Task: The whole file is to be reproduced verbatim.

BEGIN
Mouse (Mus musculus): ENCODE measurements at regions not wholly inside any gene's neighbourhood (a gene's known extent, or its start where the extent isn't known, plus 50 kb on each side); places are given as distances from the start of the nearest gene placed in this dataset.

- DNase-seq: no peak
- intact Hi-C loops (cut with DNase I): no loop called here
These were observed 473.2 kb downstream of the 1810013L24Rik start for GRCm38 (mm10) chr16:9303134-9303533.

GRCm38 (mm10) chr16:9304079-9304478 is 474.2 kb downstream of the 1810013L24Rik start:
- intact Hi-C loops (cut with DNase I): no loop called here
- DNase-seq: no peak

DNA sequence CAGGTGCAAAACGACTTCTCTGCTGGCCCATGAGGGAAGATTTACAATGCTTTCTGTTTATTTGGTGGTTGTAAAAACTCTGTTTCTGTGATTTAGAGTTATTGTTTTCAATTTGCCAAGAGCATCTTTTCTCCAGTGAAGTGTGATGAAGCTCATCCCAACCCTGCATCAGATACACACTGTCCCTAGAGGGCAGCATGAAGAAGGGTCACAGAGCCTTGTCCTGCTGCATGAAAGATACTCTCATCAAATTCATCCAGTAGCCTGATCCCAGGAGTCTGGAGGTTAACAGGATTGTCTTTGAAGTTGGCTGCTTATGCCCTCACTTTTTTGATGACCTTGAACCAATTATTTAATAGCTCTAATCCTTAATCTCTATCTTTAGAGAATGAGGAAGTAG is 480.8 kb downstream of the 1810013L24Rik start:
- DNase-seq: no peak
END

Mouse (Mus musculus): ENCODE measurements at regions not wholly inside any gene's neighbourhood (a gene's known extent, or its start where the extent isn't known, plus 50 kb on each side); places are given as distances from the start of the nearest gene placed in this dataset.

- DNase-seq: no peak
- intact Hi-C loops (cut with DNase I): no loop called here
These were observed 473.2 kb downstream of the 1810013L24Rik start for GRCm38 (mm10) chr16:9303134-9303533.

GRCm38 (mm10) chr16:9304079-9304478 is 474.2 kb downstream of the 1810013L24Rik start:
- intact Hi-C loops (cut with DNase I): no loop called here
- DNase-seq: no peak

DNA sequence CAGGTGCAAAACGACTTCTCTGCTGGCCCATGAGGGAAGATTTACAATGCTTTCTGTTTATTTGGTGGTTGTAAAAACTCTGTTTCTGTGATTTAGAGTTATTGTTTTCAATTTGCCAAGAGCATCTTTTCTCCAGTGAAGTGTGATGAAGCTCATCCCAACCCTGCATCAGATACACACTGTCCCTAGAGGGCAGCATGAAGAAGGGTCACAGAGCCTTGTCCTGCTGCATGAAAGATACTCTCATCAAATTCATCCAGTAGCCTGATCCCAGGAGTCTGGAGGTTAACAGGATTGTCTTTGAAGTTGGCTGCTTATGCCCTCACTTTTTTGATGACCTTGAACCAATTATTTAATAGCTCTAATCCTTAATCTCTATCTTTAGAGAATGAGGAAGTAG is 480.8 kb downstream of the 1810013L24Rik start:
- DNase-seq: no peak